I've had thoughts on dead media before but I never thought about a real solution.
I've decided paper tape is the way to go. Everything needs to be transferred to paper tape.
Can you image the piles of paper tape that a 500GB hard drive would create? Okay, so that won't work either.
This topic came up yet again on the latest Twit podcast in which I took part.
I was discussing the old Silicon Spin TV show and how I managed to grab all the tapes of four years' worth of shows before they were unceremoniously given to the Waste Management Corporation as refuse.
Now some readers may think this is where they belonged, but I have some sense of history and know that there is a lot of material on those tapes that can be used to embarrass a lot of CEOs.
That said, the tapes were recorded on a specific kind of digital broadcast system that will probably disappear.
Though dead media is all around us, in broadcasting the whole scene is strewn with it. The few 2-inch, four-head Ampex videotape machines that are still working are busy dubbing old analog tapes to digital formats, and it's unlikely they will get everything transferred before the last head wears out. This means a lot of material from the 1960s will be forever lost.
Meanwhile, early kinescopes will last forever. A kinescope was the first type of recorder. Essentially, when a live TV show was broadcast someone would film the broadcast from a TV tube. This became a kinescope.
Curiously, the apex of lost media is in our own era. The problem cannot get worse than it is.
The irony is that this is an era where unprecedented technological revolutions are taking place, and yet we're losing important information. This has to be as tragic as the burning of the Great Library of Alexandria around 47 BC.
The media are not the only problem. Far too many expensive devices have become useless overnight because they were never designed to do much more than be sold and forgotten.
I still recall a Maynard DAT backup system that I used with an old 486 DOS machine that could never work with Microsoft Windows. The company was sold from one vendor to the next, discontinued and orphaned. Although the DAT system cost over $1,000 new, it was worthless, and all the backup tapes were useless and unreadable.
So I'm digging around the archives (aka closet) and I find two old digital cameras that cost $500 to $1,000 when new and now cannot even be used unless I can find the old software and cables.
This is a new form of dead media: old digital cameras. I was actually hoping to take some pictures with these "antiques" to post on my blog. No dice.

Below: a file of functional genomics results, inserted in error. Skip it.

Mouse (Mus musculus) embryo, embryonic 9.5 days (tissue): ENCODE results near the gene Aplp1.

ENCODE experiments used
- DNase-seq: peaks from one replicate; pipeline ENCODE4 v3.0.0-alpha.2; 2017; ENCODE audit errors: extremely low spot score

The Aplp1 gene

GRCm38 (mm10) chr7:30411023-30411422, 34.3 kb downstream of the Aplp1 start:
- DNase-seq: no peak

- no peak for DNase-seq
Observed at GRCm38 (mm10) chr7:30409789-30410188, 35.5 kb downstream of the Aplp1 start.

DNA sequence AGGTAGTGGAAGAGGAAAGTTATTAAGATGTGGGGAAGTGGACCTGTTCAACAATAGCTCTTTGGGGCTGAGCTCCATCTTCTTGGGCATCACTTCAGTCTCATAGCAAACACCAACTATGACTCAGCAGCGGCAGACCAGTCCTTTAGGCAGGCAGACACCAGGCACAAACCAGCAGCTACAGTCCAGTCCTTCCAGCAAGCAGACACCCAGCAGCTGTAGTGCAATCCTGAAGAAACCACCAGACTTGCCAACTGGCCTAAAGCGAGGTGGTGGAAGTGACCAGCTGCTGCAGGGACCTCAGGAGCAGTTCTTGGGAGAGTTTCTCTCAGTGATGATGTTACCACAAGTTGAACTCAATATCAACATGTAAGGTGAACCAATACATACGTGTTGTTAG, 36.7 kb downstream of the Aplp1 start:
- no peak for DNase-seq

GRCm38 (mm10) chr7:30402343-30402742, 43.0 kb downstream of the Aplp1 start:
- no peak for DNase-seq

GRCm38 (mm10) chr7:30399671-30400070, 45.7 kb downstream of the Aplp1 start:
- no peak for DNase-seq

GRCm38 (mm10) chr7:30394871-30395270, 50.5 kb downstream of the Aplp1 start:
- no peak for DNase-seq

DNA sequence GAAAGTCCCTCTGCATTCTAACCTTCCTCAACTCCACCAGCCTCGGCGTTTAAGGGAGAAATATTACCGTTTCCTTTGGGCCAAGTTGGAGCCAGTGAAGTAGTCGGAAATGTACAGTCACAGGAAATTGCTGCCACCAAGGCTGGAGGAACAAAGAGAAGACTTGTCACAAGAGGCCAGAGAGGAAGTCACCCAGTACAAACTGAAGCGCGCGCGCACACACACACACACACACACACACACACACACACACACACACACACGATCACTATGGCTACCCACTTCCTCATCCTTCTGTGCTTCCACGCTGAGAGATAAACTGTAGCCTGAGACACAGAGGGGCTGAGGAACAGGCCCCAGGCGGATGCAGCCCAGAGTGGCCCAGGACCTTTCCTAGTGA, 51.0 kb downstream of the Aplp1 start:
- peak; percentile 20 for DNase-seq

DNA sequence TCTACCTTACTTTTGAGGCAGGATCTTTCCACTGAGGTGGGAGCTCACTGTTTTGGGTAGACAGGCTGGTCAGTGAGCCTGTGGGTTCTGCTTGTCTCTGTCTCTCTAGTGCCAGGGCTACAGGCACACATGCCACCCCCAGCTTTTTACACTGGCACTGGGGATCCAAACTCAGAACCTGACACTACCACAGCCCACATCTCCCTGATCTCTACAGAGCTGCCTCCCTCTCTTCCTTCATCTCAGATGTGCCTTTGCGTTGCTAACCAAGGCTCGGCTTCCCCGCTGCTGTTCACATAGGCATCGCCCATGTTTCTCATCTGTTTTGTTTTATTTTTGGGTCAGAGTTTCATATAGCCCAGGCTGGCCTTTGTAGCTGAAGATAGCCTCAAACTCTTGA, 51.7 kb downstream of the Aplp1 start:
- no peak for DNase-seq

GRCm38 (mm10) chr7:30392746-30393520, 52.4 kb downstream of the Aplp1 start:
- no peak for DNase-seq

The first camera is the fascinating Agfa 1680. It still works, but so far I have been unable to find any way to read its SmartMedia cards, since the camera uses a strange file format. And I have long since lost the cables that would let me transfer the photos directly from the camera.
The other classic I unearthed was an old Olympus D300-L. This 1996 camera has no removable media. I was never a fan of this, but was always assured that it wasn't important. Yes, it's not important if you can ever find the extremely weird cable that hooked to the camera to transfer pictures (slowly). See the images here.
Olympus has always been at the forefront of making things ever so slightly inconvenient for its users. The company stuck with SmartMedia when it was a dead end. It produced early cameras with no media. Then it developed its own proprietary memory in the form of the xD card, which I can assure you will become a collector's item.
In the meantime, to assuage complainers like myself, many Olympus cameras, such as the 5050, ended up with slots for both SD and CompactFlash. Can someone explain the logic of this? It's a waste of money and adds to the price of the camera. And for what?
Sony, of course, is the specialist when it comes to proprietary nonsense. It brought out the MemoryStick for no good reason, and now there are various iterations of the stick, including a small one that may as well be SD memory. Oy.
Many of these strategies have to do with the fact that standards are not enforced the way they should. This is very inconvenient. The DV camcorder sound formats, for example, vary wildly. I have numerous tapes that cannot be played on certain players and cameras. It's ridiculous.
This week I'd love to hear your stories about dead media in the forum. Go for it!
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